Emotional Tourist is probably the best way to describe the experience of consuming the art of Steve Scott. Scott takes you on a journey through the heart and soul of human emotions like no other can. So how do you go about creating a retrospective of a career starting in the 1970s that spanned many forms of music as well as spoken word and poetry reading? While there are volumes of brilliant material left off, what you do have on Emotional Tourist is the cream of the crop. A crop that could have easily been an 8-10 disc box set (if you could get some of the unreleased albums out of the dustbins). The people responsible for this compilation probably gave themselves insomnia just trying to contain it all on one disc.
The songs are brilliantly divided into rock music and spoken word halves. Any fan of 80s style alternative/new wave/pop will love the first 9 tracks. My personal favorite is “Love in the Western World”, but fans of The 77s will love Steve’s rendition of a tune he wrote for the band (“A Different Kind of Light”). But all of classics are here – “Ghost Train”, “Sound of Waves”, “Not a Pretty Picture”, and so on.
Steve’s lyrics are just as brilliant as his poetry, so the transition to spoken word is not as jarring as one might think. And it is the spoken word poetry readings on the second half of the disc that take this collection to the next level. Scott has always excelled as a poet. “This Sad Music” was one of his earliest recorded readings, a profound song based on what he saw one day while flipping through channels. My favorite is still “No Memory of You”, probably because actual recordings of the subjects of the poem are used to create the sonic bed that supports the spoken word. Scott never just reads a poem by itself; he always creates a music soundscape that plays along with the poem. This is what ties the second half of the disc with the first half – his readings sound almost like deconstructed songs, as if they are the evolution of what happened on the first part of the album. Or maybe his songs were always just poems set to music all along? Either way, they flow together well.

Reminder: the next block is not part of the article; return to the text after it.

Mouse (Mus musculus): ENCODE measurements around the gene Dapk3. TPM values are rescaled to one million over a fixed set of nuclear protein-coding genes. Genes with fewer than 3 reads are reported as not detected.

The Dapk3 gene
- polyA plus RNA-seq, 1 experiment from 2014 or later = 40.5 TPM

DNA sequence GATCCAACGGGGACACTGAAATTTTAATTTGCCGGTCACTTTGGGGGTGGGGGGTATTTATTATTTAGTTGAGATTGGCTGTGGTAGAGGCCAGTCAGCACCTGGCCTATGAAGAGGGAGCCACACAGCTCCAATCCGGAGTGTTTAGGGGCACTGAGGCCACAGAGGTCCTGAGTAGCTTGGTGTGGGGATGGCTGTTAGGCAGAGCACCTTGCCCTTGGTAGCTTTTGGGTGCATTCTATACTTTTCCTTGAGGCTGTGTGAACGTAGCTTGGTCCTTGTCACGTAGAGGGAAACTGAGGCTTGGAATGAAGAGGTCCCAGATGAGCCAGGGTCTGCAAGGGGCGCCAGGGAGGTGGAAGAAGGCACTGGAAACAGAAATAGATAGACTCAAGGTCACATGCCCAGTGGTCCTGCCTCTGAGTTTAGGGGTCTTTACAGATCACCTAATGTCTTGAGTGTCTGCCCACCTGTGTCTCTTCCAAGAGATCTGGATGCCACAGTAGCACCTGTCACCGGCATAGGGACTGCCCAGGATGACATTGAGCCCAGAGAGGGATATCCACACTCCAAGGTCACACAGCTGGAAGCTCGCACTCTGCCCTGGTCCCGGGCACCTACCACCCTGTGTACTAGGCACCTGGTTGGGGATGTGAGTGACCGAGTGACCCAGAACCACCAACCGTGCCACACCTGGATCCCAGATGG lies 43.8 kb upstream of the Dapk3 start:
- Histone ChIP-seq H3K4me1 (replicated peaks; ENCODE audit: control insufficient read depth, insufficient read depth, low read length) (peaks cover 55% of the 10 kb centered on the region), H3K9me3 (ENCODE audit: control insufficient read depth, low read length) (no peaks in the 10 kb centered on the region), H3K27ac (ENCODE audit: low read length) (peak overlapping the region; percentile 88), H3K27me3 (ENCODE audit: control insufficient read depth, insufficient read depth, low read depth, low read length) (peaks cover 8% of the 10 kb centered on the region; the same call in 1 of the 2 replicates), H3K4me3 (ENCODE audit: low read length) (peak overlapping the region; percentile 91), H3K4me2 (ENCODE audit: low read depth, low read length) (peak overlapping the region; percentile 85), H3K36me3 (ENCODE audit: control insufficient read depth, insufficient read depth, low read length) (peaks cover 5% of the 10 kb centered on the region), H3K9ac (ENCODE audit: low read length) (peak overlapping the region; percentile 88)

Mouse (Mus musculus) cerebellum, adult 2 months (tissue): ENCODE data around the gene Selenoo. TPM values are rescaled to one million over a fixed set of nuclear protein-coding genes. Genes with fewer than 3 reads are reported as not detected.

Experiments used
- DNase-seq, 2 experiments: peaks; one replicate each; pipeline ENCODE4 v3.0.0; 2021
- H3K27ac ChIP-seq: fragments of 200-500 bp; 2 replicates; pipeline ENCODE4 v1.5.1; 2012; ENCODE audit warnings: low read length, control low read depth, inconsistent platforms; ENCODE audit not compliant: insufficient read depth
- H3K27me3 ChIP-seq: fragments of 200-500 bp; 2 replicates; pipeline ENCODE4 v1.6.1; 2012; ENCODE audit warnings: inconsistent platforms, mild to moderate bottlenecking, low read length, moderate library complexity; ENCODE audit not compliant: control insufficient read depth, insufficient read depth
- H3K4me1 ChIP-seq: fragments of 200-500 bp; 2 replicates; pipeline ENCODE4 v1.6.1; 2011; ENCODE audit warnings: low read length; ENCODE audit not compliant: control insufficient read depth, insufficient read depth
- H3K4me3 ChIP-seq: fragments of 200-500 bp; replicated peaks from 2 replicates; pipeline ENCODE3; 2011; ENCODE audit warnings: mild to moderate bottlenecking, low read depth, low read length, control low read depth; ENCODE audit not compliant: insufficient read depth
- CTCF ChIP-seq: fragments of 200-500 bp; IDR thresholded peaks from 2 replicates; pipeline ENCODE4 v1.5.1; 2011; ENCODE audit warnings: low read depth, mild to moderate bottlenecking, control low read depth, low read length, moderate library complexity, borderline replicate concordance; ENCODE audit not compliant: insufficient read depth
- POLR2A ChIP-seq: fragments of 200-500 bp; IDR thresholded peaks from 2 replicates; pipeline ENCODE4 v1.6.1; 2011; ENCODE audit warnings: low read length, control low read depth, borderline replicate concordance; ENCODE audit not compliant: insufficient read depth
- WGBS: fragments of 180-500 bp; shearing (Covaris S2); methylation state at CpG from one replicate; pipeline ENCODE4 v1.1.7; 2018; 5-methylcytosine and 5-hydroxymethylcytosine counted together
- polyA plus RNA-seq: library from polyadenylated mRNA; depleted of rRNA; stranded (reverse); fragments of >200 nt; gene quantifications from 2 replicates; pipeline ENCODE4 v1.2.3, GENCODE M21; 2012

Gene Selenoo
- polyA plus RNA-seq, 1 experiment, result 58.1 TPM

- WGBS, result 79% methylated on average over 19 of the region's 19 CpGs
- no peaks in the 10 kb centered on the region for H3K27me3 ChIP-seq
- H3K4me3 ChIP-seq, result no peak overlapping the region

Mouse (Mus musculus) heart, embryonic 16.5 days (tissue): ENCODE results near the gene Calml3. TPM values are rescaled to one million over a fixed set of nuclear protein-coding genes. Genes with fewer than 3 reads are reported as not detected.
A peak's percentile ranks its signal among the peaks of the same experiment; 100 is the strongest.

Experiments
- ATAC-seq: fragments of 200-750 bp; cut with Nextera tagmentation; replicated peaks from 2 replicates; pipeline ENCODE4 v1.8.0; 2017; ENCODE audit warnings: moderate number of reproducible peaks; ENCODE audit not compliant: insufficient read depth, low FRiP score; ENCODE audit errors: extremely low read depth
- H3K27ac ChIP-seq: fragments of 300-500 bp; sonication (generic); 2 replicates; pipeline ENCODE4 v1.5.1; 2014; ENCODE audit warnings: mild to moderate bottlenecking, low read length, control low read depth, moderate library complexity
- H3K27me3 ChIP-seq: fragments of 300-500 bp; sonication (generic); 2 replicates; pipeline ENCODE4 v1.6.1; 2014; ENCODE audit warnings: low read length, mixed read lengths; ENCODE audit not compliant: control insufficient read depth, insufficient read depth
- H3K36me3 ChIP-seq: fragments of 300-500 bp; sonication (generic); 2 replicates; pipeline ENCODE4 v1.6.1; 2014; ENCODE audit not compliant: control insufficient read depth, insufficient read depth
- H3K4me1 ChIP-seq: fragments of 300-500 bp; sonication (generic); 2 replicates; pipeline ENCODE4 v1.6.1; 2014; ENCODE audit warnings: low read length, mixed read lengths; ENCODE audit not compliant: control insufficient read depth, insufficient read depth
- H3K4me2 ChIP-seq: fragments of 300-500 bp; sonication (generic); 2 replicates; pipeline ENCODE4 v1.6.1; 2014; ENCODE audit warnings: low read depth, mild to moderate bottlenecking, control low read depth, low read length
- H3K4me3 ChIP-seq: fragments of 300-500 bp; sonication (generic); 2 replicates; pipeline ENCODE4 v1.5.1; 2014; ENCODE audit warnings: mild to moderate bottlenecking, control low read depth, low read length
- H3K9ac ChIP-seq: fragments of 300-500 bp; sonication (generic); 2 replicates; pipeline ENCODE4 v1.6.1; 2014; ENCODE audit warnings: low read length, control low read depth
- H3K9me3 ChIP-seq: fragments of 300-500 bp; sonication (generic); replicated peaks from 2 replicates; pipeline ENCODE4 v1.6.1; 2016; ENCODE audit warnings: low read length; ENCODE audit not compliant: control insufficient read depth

The packaging on this collection is well done, with recollections on each song written by Scott himself. Fans of Scott that have all of his CDs will want this disc for the booklet alone. Now we can only hope that this album will be the catalyst to getting the powers that be sitting on top of the unreleased Moving Pictures into gear.
[2012 Arena Rock | Purchasing Information: Emotionaltourist.com]